Online Payment Processing Options for Small Businesses

This post comes from good friends of mine who recently designed, manufactured, and are now marketing an educational board game that helps children learn to read. In prior posts about how to start a business, they shared their experiences from the early stages of their entrepreneurial adventure to develop Er-u-di-tion, an educational sight words game that jump-starts the road to reading. In this and subsequent posts they will share more experiences and provide some tips and tools to help you bring your idea to fruition.

When selling a product or service on-line, you will need a method of collecting payment. On-line entrepreneurs have a number of options, each with pros and cons when selecting a payment acceptance method. In this post we will share how we analyzed our options and what we learned from the process.

One method of accepting payment is to only accept cash or checks. This is by far the simplest approach and may work well for locally based service providers. By accepting only cash or checks, business owners avoid both fixed and variable fees charged by 3rd party services. Accepting checks is also an option when selling products on-line, but if it is your exclusive payment option, you will likely lose sales to potential customers that prefer paying with credit cards or Pay Pal.

If you decide to offer your customers the ability to pay with credit cards, your analysis becomes more complex. Personally, we were somewhat overwhelmed when we began to sort through our credit card processing options. One of the first things we learned is that two elements are required when processing credit cards on-line:

  1. Internet merchant account and payment gateway (both of these services are often offered by the same provider), and
  2. Shopping cart software and SSL certificate.

Most service providers charge a fixed monthly fee for these components. Some also charge a variable monthly fee if transaction volumes falls below certain thresholds. In addition to monthly fees, credit card processing companies charge transaction fees that generally range between 2 and 4 percent. The exact percentage depends on the service provider as well as the type of credit card your customer uses. There are generally three credit card categories (ranked from lowest to highest fee):

  • Qualified rates – credit cards issued to individuals,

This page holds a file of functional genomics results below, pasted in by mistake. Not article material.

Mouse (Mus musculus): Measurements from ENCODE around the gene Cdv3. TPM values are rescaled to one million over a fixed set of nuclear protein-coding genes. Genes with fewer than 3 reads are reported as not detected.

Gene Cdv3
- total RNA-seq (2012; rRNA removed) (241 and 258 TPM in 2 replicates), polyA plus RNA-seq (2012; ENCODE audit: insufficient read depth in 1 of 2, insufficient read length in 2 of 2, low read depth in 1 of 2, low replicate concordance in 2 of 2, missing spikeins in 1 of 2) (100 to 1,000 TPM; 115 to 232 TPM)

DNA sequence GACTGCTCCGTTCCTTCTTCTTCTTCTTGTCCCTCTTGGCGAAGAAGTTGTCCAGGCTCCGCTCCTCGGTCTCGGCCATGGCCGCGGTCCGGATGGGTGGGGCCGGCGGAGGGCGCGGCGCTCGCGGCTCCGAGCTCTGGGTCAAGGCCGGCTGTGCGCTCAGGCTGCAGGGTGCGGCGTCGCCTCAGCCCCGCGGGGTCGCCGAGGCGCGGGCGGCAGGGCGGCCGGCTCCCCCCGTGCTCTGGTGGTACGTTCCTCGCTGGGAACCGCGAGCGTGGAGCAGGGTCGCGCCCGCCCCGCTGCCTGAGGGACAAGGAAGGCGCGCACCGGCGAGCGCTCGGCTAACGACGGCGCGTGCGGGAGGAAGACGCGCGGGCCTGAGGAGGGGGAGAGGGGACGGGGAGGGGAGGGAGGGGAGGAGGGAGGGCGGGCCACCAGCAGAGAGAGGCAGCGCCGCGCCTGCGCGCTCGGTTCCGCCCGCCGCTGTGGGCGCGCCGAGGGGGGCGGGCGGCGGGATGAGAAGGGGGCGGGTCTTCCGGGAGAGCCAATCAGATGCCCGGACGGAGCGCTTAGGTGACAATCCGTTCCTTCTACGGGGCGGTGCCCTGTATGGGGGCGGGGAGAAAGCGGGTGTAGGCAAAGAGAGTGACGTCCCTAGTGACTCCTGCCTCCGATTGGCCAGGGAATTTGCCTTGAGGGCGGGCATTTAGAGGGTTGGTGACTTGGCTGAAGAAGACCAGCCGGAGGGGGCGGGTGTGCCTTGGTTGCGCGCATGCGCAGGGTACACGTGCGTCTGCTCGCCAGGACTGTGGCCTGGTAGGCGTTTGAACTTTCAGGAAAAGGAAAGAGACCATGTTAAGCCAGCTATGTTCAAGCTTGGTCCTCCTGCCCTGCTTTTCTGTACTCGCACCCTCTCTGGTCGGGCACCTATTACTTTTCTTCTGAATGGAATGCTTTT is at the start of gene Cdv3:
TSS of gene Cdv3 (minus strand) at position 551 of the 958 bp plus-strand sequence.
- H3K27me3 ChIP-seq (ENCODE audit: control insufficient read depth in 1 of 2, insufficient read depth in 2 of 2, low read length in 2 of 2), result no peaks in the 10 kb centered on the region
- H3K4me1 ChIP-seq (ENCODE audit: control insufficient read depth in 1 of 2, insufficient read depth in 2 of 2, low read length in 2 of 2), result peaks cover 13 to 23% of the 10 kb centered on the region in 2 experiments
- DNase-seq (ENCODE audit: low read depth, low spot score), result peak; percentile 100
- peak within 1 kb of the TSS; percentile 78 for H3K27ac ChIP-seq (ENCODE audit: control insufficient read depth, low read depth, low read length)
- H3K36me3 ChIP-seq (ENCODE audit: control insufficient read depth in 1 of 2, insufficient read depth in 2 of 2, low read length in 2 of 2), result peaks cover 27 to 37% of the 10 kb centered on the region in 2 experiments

• Midqualified rates – represents debit cards, and
  • Nonqualified rates – represent business and government cards where no personal name is attached to the card (given the riskiness this rate is the highest).

Many small businesses new to the on-line world choose PayPal – and for good reason. It is easy and more affordable if the number of payment transactions is low. When using the “no fixed cost” Pay Pal method, the payment gateway and shopping cart are included in one bundled package for free; all costs are calculated at the transaction level.

While Pay Pal’s fee per transaction is a little higher than other payment processing services, there are not fixed fees or minimum transaction level penalties. Pay Pal is also a recognizable name that most potential buyers know and trust. Even if customers do not have an existing Pay Pal account, they can still pay using a major credit card. In addition, Pay Pal’s integration into your website is simple. If you are a start-up or expect relatively small transaction volume, Pay Pal is probably your best option. Once volume increases you can upgrade within Pay Pal or switch to another processor.

Even though Pay Pal is the best option for many small on-line businesses, it has some shortcomings. Pay Pal requires you to submit requests each time you transfer money from your Pay Pal account to your business checking or savings account (credit card processing services generally deposit your funds directly into a specified checking or savings account). Pay Pal also does not integrate directly with many accounting software packages, which means a more manual accounting process. Pay Pal’s basic package does not have a virtual terminal, which means you will not have the ability to accept credit cards over the phone.

Another way to approach your internet business is to obtain the internet merchant account from one vendor and the shopping cart from another. One benefit to this approach is that you can accept credit cards via telephone or at point of sale. Most shopping cart vendors also allow you to customize the secure check out process so that while visitors are directed to a secure third party site, it has the look and feel of your website. This method has fixed costs as well as variable. The fixed cost hover around $70. The variable transactions fees are slightly lower than Pay Pal’s, but still are slightly over 2 percent.

Originally, the Pay Pal shortcomings caused us to choose separate gateway and shopping cart providers. We were willing to pay higher fees to integrate with our accounting system and deposit funds directly into our account. However, after paying an extra $75 per month for a few months, we chose to go with Pay Pal and save these monthly fees and spend an extra hour per month addressing Pay Pal’s more manual aspects.

Denise and Kelly Bossard formed Acumen Associates, LLC to develop and market educational games. Visit their website to learn more about Er-u-di-tion and an assortment of sight word games.

Topics: online business

4 Responses to “Online Payment Processing Options for Small Businesses”

  1. Interesting post, but it seems to end abruptly and not really provide much information of value. While the author mentions payment gateways, merchant accounts and ssl certificates…

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